The « Uhlenhaut » Coupé: the Salvator Mundi of Cars
Gracing the cover of the 27th edition of the Yearbook is the famous 1955, 300 SLR Mercedes-Benz “Uhlenhaut” Coupé, which sold at a special event held at the Mercedes-Benz Museum in Stuttgart, Germany by RM Sotheby’s, for an astonishing €135 M to an anonymous buyer. This ultra-rare car, only two examples were made, earned its spot on the cover by smashing the previous record for a car sold at auction. It doubled the 2018 record-setting $70 M bid for a Ferrari 250 GTO. Not only was this special 300 SLR crowned the most valuable car, but it is among the ten most expensive items sold at auction. It was also the first car to pass the $100 M mark.  While $135 M is not the exactly the same price point, the Uhlenhaut Coupé sale recalls the famous Salvator Mundi sale. The Renaissance painting attributed to Leonardo da Vinci set a record when it sold at auction for a bit more than $450 M to an anonymous buyer back in 2017. Similarily to the Salvator Mundi sale, the amount paid for the Uhlenhaut Coupé surpasses an important threshold, vastly expanding the highend of the market and attracting the attention of a global audience.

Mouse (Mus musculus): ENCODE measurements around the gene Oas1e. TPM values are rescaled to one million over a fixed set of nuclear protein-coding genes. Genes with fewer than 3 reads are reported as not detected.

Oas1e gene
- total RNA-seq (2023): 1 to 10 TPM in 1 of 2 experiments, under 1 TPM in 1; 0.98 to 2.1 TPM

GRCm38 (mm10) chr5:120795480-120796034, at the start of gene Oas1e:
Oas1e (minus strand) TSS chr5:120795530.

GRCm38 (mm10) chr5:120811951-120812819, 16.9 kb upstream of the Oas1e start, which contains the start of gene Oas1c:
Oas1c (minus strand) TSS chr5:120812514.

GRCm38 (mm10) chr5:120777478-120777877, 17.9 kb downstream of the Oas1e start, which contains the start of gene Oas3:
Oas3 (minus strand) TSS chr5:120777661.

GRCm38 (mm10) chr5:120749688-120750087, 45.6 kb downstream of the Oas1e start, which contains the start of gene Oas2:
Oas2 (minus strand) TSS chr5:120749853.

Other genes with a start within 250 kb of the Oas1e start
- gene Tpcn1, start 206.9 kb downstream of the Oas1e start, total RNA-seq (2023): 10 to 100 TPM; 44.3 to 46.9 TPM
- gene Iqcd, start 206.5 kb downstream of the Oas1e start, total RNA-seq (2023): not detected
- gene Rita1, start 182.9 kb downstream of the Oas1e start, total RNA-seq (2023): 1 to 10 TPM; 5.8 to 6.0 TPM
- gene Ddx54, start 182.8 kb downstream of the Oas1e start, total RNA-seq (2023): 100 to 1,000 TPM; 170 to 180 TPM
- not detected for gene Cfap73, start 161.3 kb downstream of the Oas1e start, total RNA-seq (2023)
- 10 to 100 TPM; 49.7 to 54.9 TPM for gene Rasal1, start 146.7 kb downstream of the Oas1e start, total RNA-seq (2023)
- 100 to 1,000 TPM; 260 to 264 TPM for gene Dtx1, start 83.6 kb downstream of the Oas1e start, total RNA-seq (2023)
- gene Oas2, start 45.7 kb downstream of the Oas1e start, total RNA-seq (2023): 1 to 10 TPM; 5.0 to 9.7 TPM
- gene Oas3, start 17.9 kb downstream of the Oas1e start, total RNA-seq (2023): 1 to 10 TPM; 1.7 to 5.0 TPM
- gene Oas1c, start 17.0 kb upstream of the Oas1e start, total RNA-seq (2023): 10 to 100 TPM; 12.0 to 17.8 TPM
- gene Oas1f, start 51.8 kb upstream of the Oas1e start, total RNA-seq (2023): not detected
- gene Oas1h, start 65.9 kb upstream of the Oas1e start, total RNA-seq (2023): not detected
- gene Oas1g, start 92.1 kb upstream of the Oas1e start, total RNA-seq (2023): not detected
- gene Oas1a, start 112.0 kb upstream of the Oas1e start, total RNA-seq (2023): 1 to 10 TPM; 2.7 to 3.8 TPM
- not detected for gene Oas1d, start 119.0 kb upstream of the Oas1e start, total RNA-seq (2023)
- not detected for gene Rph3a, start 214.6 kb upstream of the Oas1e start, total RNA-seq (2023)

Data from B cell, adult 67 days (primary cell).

The New Season
What does the 2023 classic car season have in store? Armed with the data from the most recent Yearbook together with the Retromobile, an early barometer, it appears that this uptick is set to continue. Organized around the 100th anniversary of the 24 Hours of Le Mans, the legendary endurance race, the 2023 edition did not disappoint. Cars that have raced and will race at the historic circuit in the Sarthe were in the spotlight, like a 1991 Jaguar XJR-14, the legendary sky-blue and orange Gulf sponsored Porsche 917K, one of the four factory 512 Ferraris to race in 1970 among many others. The sprawling show, which attracts professionals, collectors and car enthusiasts alike from all over the globe, equally ushers in the classic car auction season. RM Sotheby’s, Bonhams and Artcurial, which holds the officially branded Retromobile sale that takes place onsite, all put their respective best foot forward with comprehensive auctions. Both RM Sotheby’s and Bonhams boasted impressive results and high sell through rates. The future looks bright, but of course we will have to wait for the next Yearbook to truly make sense of it all.

Worth Reading
Adolfo Orsi, Classic Car Auction Yearbook: 2021-2022,
ed. 27th
, Historica Selecta, 414 pages.